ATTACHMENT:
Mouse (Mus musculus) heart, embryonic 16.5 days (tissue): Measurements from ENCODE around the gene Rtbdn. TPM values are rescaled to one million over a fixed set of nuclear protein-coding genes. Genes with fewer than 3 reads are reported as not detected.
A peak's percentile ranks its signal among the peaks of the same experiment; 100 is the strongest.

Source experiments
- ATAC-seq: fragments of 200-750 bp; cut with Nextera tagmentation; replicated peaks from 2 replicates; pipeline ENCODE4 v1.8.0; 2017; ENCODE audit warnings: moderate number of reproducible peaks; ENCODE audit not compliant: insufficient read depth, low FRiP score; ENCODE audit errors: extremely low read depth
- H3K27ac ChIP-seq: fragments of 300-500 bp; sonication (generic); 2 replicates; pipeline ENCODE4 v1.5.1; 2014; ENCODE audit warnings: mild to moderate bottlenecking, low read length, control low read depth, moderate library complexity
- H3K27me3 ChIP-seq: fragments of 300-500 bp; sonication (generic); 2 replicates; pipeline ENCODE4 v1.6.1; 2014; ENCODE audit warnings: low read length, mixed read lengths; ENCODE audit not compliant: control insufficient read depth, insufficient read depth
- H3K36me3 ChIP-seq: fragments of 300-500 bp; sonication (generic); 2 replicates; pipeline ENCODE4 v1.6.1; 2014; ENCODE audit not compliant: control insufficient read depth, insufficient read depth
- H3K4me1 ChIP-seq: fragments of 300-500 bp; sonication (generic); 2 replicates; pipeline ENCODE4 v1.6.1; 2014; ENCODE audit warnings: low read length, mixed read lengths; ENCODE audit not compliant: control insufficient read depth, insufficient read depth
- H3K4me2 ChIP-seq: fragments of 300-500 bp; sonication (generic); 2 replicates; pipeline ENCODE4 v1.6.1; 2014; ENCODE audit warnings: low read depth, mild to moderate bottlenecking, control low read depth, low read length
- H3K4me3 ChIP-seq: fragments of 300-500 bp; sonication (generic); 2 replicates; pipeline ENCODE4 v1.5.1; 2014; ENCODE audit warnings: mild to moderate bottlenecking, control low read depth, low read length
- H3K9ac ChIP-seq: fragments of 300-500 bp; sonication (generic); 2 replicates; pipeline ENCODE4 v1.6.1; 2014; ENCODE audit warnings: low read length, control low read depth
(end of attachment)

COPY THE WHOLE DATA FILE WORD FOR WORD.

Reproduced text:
Mouse (Mus musculus) heart, embryonic 16.5 days (tissue): Measurements from ENCODE around the gene Rtbdn. TPM values are rescaled to one million over a fixed set of nuclear protein-coding genes. Genes with fewer than 3 reads are reported as not detected.
A peak's percentile ranks its signal among the peaks of the same experiment; 100 is the strongest.

Source experiments
- ATAC-seq: fragments of 200-750 bp; cut with Nextera tagmentation; replicated peaks from 2 replicates; pipeline ENCODE4 v1.8.0; 2017; ENCODE audit warnings: moderate number of reproducible peaks; ENCODE audit not compliant: insufficient read depth, low FRiP score; ENCODE audit errors: extremely low read depth
- H3K27ac ChIP-seq: fragments of 300-500 bp; sonication (generic); 2 replicates; pipeline ENCODE4 v1.5.1; 2014; ENCODE audit warnings: mild to moderate bottlenecking, low read length, control low read depth, moderate library complexity
- H3K27me3 ChIP-seq: fragments of 300-500 bp; sonication (generic); 2 replicates; pipeline ENCODE4 v1.6.1; 2014; ENCODE audit warnings: low read length, mixed read lengths; ENCODE audit not compliant: control insufficient read depth, insufficient read depth
- H3K36me3 ChIP-seq: fragments of 300-500 bp; sonication (generic); 2 replicates; pipeline ENCODE4 v1.6.1; 2014; ENCODE audit not compliant: control insufficient read depth, insufficient read depth
- H3K4me1 ChIP-seq: fragments of 300-500 bp; sonication (generic); 2 replicates; pipeline ENCODE4 v1.6.1; 2014; ENCODE audit warnings: low read length, mixed read lengths; ENCODE audit not compliant: control insufficient read depth, insufficient read depth
- H3K4me2 ChIP-seq: fragments of 300-500 bp; sonication (generic); 2 replicates; pipeline ENCODE4 v1.6.1; 2014; ENCODE audit warnings: low read depth, mild to moderate bottlenecking, control low read depth, low read length
- H3K4me3 ChIP-seq: fragments of 300-500 bp; sonication (generic); 2 replicates; pipeline ENCODE4 v1.5.1; 2014; ENCODE audit warnings: mild to moderate bottlenecking, control low read depth, low read length
- H3K9ac ChIP-seq: fragments of 300-500 bp; sonication (generic); 2 replicates; pipeline ENCODE4 v1.6.1; 2014; ENCODE audit warnings: low read length, control low read depth